Aperture masking interferometry

Aperture masking interferometry

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Aperture Masking Interferometry is a form of speckle interferometry, allowing diffraction limited imaging from ground-based telescopes. This technique allows ground based telescopes to reach the maximum possible resolution, allowing ground-based telescopes with large diameters to produce far sharper images than the Hubble Space Telescope
Hubble Space Telescope
The Hubble Space Telescope is a space telescope that was carried into orbit by a Space Shuttle in 1990 and remains in operation. A 2.4 meter aperture telescope in low Earth orbit, Hubble's four main instruments observe in the near ultraviolet, visible, and near infrared...

. The principal limitation of the technique is that it is limited to relatively bright astronomical objects. A mask is placed over the telescope which only allows light through a small number of holes. This array of holes acts as a miniature astronomical interferometer
Astronomical interferometer
An astronomical interferometer is an array of telescopes or mirror segments acting together to probe structures with higher resolution by means of interferometry....

. The method was developed by John E. Baldwin
John E. Baldwin
John Evan Baldwin FRS has worked at the Cavendish Astrophysics Group since 1954. He played a pivotal role in the development of interferometry in Radio Astronomy, and later astronomical optical interferometry and lucky imaging...

 and collaborators in the Cavendish Astrophysics Group
Cavendish Astrophysics Group
The Cavendish Astrophysics Group is based at the Cavendish Laboratory at the University of Cambridge. The group operates all of the telescopes at the Mullard Radio Astronomy Observatory except for the 32m MERLIN telescope, which is operated by Jodrell Bank.The group is the second largest of three...

.

In the aperture masking technique, the bispectral analysis
Speckle masking
Speckle masking is a speckle imaging method which involves estimation of the bispectrum or closure phases from each of the short exposures. The "average bispectrum" can then be calculated and then inverted to obtain an image. With a normal telescope aperture, a large number of short exposures must...

 (speckle masking) method is typically applied to data taken through masked apertures, where most of the aperture is blocked off and light can only pass through a series of small holes (subapertures). The aperture mask removes atmospheric noise from these measurements, allowing the bispectrum to be measured more quickly than for an un-masked aperture. For simplicity the aperture masks are usually either placed in front of the secondary mirror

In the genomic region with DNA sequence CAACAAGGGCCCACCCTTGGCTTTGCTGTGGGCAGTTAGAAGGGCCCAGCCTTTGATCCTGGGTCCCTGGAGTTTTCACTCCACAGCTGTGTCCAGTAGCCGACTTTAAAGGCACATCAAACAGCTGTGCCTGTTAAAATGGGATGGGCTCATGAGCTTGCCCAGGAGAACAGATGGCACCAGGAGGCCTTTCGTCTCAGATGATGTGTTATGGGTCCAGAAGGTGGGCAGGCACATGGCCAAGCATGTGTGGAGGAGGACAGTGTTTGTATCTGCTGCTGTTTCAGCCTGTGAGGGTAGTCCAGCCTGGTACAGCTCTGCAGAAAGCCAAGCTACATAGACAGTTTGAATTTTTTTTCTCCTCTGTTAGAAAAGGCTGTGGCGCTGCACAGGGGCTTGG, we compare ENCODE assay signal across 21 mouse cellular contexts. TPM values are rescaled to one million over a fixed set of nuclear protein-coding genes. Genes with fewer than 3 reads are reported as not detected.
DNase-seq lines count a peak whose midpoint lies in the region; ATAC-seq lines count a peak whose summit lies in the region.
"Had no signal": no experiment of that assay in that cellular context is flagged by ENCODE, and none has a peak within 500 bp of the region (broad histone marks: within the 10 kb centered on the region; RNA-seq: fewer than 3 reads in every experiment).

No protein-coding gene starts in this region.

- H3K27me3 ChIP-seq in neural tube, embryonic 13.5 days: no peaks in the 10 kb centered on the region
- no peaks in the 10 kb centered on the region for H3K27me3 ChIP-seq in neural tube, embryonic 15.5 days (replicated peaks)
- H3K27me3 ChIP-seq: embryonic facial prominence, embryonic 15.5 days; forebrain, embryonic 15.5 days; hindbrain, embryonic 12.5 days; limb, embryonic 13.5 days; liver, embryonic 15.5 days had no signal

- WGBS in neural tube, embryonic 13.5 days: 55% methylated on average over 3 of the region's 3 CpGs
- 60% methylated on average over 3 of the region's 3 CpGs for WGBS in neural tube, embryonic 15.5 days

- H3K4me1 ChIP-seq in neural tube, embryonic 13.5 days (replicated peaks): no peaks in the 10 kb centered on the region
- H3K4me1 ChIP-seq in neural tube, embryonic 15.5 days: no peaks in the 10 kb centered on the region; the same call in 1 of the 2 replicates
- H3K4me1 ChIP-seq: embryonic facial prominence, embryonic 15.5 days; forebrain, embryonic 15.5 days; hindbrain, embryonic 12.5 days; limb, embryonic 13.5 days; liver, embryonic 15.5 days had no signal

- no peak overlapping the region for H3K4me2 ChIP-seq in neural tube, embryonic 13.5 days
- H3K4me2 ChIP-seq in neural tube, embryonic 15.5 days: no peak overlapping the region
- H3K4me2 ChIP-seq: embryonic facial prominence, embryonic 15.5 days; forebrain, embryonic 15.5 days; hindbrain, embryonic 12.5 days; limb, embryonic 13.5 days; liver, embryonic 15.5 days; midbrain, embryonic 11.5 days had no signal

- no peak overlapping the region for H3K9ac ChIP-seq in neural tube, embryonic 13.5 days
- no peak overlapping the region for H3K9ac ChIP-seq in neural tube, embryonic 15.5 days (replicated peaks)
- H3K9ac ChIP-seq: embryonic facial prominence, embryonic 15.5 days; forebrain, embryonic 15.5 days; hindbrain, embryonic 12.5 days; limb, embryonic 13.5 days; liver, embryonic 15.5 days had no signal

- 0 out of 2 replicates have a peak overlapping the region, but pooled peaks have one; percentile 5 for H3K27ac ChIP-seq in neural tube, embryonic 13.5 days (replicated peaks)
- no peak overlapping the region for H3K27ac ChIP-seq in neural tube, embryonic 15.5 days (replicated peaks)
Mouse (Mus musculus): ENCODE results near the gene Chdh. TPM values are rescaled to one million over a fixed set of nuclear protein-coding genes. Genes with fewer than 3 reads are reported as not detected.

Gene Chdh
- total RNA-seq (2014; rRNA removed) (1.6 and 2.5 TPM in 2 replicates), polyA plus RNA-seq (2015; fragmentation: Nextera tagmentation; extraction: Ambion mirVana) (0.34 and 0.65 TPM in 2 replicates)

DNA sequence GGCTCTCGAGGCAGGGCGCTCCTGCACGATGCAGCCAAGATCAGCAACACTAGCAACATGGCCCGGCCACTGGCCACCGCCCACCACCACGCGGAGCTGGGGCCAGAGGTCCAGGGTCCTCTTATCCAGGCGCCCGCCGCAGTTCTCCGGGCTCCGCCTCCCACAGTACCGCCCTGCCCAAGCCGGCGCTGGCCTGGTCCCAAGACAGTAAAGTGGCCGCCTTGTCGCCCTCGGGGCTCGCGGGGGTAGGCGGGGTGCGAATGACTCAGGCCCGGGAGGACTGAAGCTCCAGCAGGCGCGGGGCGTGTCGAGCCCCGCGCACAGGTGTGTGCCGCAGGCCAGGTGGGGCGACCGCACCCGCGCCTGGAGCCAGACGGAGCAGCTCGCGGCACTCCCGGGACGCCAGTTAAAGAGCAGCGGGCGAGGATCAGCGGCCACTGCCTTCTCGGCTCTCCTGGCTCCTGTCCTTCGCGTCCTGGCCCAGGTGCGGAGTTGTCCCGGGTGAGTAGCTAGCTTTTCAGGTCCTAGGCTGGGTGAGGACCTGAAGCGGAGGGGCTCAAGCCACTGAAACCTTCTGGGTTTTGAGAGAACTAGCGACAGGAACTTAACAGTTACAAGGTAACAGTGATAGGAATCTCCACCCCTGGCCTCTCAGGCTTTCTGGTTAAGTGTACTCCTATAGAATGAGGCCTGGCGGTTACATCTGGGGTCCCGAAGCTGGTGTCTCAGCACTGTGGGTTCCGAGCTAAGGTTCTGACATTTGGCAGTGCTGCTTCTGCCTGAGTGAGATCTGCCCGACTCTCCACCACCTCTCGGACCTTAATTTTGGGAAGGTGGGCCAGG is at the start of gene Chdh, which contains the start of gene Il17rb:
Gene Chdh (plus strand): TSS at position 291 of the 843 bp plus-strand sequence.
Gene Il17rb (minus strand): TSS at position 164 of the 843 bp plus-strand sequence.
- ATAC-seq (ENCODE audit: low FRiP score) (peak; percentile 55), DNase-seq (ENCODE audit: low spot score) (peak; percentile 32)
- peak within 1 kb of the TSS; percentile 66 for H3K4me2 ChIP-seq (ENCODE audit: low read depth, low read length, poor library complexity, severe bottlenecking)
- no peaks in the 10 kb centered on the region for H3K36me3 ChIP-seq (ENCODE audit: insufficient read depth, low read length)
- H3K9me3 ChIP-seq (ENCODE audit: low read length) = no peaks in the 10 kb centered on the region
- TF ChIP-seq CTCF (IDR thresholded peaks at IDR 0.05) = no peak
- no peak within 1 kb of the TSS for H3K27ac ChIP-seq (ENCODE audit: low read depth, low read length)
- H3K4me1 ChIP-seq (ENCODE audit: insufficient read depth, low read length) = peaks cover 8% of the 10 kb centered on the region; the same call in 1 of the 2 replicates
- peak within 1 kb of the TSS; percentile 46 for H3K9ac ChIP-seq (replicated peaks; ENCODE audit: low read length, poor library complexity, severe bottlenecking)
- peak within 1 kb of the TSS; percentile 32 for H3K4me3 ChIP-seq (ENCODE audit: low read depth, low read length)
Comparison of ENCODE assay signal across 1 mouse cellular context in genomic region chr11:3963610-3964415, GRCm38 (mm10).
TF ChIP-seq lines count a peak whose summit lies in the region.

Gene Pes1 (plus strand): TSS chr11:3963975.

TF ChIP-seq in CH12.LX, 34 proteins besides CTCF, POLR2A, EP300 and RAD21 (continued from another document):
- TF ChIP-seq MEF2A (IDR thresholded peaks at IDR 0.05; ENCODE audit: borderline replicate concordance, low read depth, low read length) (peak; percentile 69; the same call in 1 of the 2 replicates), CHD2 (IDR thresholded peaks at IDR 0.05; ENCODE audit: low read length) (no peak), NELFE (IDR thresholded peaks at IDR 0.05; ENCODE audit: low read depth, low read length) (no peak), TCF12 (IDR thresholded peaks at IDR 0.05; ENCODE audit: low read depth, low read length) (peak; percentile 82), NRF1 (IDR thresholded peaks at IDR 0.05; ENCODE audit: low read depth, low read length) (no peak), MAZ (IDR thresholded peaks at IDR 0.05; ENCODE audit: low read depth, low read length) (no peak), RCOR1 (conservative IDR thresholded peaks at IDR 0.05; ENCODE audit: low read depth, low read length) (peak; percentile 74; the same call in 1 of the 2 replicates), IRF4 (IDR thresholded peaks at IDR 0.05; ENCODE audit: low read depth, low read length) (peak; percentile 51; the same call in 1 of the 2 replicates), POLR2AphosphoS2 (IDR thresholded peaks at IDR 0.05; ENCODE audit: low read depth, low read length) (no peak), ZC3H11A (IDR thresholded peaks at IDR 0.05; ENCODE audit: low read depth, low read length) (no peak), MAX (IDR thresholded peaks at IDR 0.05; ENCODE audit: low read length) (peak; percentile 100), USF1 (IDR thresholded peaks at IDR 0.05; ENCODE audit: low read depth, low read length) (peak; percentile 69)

Secondary mirror
A secondary mirror is the second deflecting or focusing mirror element in a reflecting telescope. Light gathered by the primary mirror is directed towards a focal point typically past the location of the secondary. Secondary mirrors in the form of an optically flat diagonal mirror are used to...

 (e.g. Tuthill et al. (2000)) or placed in a re-imaged aperture plane as shown in Figure 1.a) (e.g. Haniff et al. (1987); Young et al. (2000); Baldwin et al. (1986)). The masks are usually categorised either as non-redundant or partially redundant. Non-redundant masks consist of arrays of small holes where no two pairs of holes have the same separation vector (the same baseline - see aperture synthesis
Aperture synthesis
Aperture synthesis or synthesis imaging is a type of interferometry that mixes signals from a collection of telescopes to produce images having the same angular resolution as an instrument the size of the entire collection...

). Each pair of holes provides a set of fringes at a unique spatial frequency in the image plane. Partially redundant masks are usually designed to provide a compromise between minimising the redundancy of spacings and maximizing both the throughput and the range of spatial frequencies investigated (Haniff & Buscher, 1992; Haniff et al. , 1989). Figures 1.b) and 1.c) show examples of aperture masks used in front of the secondary at the Keck telescope by Peter Tuthill and collaborators; Figure 1.b) is a non-redundant mask while Figure 1.c) is partially redundant. Although the signal-to-noise of speckle masking
Speckle masking
Speckle masking is a speckle imaging method which involves estimation of the bispectrum or closure phases from each of the short exposures. The "average bispectrum" can then be calculated and then inverted to obtain an image. With a normal telescope aperture, a large number of short exposures must...

observations at high light level can be improved with aperture masks, the faintest limiting magnitude cannot be significantly improved for photon-noise limited detectors (see Buscher & Haniff (1993)).

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